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Conference of Professor Vincent Martigny at Stanford University

Dr. Vincent Martigny (PhD Sciences Po, Phil Cantab, MSc LSE) is an Assistant Professor in Political Science at École Polytechnique. He was invited by Stanford University on 18th January to present his new book "Dire la France. Culture(s) and national identities in France" released in 2016.

Professor Vincent Martigny was invited at the French Cultural Workshop of Stanford University on Thursday 18th January to present his book Dire la France. Culture(s) and national identities in France released in 2016 at Presses de Sciences Po.

"In the last ten years in France, the argument over the issue of national identity has torn apart political parties, divided the academic and intellectual world, and nourished great controversy within the French society. The origins and genealogy of this obsession about identity has never been investigated and remains misunderstood. It is however typical of a forgotten history, when in the 1980s, the definition of French national identity became imbedded into that of French culture.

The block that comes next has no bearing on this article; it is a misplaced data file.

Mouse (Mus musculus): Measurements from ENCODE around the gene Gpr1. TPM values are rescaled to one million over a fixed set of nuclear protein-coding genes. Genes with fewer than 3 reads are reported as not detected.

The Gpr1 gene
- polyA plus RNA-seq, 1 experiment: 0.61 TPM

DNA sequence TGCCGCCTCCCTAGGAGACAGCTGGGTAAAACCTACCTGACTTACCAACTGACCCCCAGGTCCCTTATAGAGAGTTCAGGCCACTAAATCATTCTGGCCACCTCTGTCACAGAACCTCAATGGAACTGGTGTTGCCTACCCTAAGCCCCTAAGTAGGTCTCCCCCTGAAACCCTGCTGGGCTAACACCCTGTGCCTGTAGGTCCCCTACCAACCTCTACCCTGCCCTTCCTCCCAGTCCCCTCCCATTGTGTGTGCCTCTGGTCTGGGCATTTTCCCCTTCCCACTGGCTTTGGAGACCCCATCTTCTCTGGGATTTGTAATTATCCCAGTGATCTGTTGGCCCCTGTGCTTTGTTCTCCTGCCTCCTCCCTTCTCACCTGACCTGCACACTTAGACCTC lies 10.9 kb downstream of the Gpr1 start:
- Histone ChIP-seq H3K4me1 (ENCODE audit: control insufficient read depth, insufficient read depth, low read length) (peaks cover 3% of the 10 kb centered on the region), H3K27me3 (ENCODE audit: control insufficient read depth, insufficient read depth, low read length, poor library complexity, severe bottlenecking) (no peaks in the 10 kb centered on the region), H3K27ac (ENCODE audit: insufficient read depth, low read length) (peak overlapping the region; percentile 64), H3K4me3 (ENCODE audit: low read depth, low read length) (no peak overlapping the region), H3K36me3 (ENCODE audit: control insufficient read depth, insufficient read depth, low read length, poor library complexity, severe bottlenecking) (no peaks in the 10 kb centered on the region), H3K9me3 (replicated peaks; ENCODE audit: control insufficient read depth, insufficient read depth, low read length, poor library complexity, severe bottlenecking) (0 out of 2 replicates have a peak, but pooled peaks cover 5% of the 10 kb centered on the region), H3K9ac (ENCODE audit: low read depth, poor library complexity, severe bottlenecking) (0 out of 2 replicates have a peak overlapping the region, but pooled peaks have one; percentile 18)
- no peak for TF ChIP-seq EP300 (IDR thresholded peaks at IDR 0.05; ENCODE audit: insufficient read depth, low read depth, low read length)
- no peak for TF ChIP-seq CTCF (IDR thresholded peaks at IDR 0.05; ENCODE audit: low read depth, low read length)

How did the notion of French culture become a major stake during these years, and ended up constituting the core of the French national narrative? Proposing a fresh perspective linking an analysis of the cultural policies during the two mandates of François Mitterrand, the fight against American ‘cultural imperialism’, the multicultural policies known as the ‘Right to Difference’ and their decline, and the concept of French ‘cultural exception’ born in 1993, Vincent Martigny brings back to life the atmosphere of a crucial decade for anyone who wants to decipher the contemporary quarrel over identity. Beyond the French case, he builds on his knowledge of nationalism to provide an examination of how cultural questions, especially in relation to immigration and majority identities, have become the core of an intense political strife in most countries of Western Europe."

Dire la France. Culture(s) et identités nationales, Paris, Presses de Sciences Po, 2016.